FIG. 7 is a perspective elevational view, partly in section, of the heat exchanger manufactured according to the method of the invention.

DETAILED DESCRIPTION ing spirally coiled chambers. These chambers are preferably provided with suitably distributed gofferings or bosses which serve as means for separating the foils with respect to one another, the two walls of each chamber thus being maintained atpredetermined distances and with the chambers having constant widths along their spiral paths.

The spirally coiled chambers thus defined by winding the walls 3 and S'around the central tube 1 are then enveloped by an outer jacket 11 which is formed of a metal foil. Surrounding the thus formed chambers and the jacket so as tofirmly hold the latter in place on the spirally coiled chambers in binding engagement therewith, are a plurality of metal strips 12, 12, 12". j

The assembly, which is constituted of the central tube 1 and the spirally coiled chambers enveloped in the jacket 11, is then placed in position within the outer hoop 2. It is not necessary' in the methodaccording to the invention to provide exact adjustment of the spirally coiledchambers within the hoop 2; in fact, it is preferable to cast a rigid moldable substance or packing, for example cement or concrete 13, around the jacket. To this end, a lower annular joint 14 is positioned so as to fill at the base, the space separating the jacket 11 and the inner wall of the hoop 2. Concrete may therebybe cast through the upper end into the space defined and after the concrete has set, a homogeneous assembly is obtained in which the spirally coiled chambers 4 and 4' are firmly held and compressed between the two concentric walls formed by the central tube 1 and the outer hoop 2. Consequently, in addition to the constructional advantage which makes it possible to automatically adjust the spirally coiled chambers to the dimensions of the outer hoop, also an extremely rigid assembly is obtained'inwhich the internal pressures created in each chamber are widely distributed hoop, thus avoiding the need for the chambers to be exactly adjusted to the size and section of the hoop, while allowing the pressure within the chambers to be absorbed by the hoop, the latter of which forms the external framework of the heat exchanger.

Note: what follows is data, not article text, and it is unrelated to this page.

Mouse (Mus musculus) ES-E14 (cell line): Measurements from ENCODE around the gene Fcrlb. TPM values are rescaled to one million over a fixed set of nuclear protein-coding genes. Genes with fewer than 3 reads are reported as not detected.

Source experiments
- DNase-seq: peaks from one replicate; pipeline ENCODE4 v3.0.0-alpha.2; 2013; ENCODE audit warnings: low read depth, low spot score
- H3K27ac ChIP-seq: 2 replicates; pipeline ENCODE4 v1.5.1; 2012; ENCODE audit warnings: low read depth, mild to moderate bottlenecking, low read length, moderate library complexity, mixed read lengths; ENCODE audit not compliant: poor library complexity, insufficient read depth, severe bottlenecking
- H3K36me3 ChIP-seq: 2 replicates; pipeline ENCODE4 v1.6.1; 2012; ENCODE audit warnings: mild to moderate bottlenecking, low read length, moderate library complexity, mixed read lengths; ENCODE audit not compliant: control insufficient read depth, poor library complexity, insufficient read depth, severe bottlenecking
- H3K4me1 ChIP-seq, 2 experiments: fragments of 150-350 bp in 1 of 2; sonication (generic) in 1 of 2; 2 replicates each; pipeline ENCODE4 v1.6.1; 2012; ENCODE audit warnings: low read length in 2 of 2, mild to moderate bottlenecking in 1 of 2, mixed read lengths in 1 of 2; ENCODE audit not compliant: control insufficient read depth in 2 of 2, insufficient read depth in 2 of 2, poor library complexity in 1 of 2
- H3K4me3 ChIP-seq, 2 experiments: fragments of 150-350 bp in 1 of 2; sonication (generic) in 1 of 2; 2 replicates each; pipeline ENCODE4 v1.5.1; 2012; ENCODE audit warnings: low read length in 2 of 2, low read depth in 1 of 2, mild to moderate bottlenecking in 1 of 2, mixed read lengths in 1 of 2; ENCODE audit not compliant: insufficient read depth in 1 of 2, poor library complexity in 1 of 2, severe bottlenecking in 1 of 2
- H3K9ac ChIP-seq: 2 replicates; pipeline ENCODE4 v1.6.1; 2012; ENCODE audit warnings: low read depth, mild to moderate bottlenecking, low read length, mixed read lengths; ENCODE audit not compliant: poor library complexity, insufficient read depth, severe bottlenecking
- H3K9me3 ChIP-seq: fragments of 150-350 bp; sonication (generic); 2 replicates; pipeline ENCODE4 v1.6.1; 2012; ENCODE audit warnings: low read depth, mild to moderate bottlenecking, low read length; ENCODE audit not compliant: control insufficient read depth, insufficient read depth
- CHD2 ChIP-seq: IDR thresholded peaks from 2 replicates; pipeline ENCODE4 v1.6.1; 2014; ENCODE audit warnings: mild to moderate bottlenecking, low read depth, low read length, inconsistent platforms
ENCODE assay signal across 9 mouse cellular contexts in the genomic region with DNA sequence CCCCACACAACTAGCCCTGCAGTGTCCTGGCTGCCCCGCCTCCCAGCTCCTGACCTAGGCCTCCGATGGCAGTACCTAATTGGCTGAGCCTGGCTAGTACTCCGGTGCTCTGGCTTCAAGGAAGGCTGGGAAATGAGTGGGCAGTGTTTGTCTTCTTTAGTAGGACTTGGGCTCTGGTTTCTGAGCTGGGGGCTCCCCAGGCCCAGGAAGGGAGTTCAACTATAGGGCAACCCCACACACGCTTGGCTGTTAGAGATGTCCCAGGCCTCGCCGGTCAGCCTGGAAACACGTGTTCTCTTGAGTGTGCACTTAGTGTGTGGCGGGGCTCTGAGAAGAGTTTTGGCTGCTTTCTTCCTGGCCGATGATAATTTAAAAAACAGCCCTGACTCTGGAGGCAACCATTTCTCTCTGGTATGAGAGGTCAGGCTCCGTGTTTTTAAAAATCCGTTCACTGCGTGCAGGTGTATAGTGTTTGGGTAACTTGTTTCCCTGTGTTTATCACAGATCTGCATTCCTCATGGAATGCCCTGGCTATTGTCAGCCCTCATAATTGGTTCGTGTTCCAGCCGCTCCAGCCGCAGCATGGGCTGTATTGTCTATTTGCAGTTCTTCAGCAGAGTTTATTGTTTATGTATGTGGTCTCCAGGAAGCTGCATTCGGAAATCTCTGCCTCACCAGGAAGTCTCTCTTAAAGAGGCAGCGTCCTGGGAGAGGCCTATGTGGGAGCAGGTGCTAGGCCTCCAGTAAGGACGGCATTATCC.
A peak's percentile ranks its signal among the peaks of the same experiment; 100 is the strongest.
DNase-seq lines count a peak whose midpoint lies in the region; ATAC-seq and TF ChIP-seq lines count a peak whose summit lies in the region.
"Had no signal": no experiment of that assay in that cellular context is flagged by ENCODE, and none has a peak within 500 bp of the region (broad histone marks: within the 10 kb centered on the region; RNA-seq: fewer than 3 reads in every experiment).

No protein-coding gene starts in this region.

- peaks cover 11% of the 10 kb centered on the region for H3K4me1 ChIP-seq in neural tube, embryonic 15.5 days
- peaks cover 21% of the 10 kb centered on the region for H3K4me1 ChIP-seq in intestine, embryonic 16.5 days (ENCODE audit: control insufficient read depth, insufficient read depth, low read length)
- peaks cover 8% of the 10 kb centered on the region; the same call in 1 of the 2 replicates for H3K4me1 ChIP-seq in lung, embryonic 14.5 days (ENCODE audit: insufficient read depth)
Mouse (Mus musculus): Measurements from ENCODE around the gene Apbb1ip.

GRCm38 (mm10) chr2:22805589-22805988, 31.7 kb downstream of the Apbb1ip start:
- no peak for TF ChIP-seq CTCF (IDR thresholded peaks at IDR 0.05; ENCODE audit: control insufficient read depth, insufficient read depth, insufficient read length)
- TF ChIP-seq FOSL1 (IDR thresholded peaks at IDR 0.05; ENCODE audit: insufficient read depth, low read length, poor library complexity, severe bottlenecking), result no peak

While there has been shown what is considered to be the preferred embodiment of the invention, it will be obvious that modifications may be made which come within the scope of the disclosure of the specification.

What is claimed is:

1. A method of manufacturing a heat exchanger providing flow between two fluids, of the type comprising at least two spirally coiled chambers positioned between a central tube and an external hoop by winding two thin metal foils provided with space means around a central tube so as to define spirally coiled chambers, said method comprising the steps of: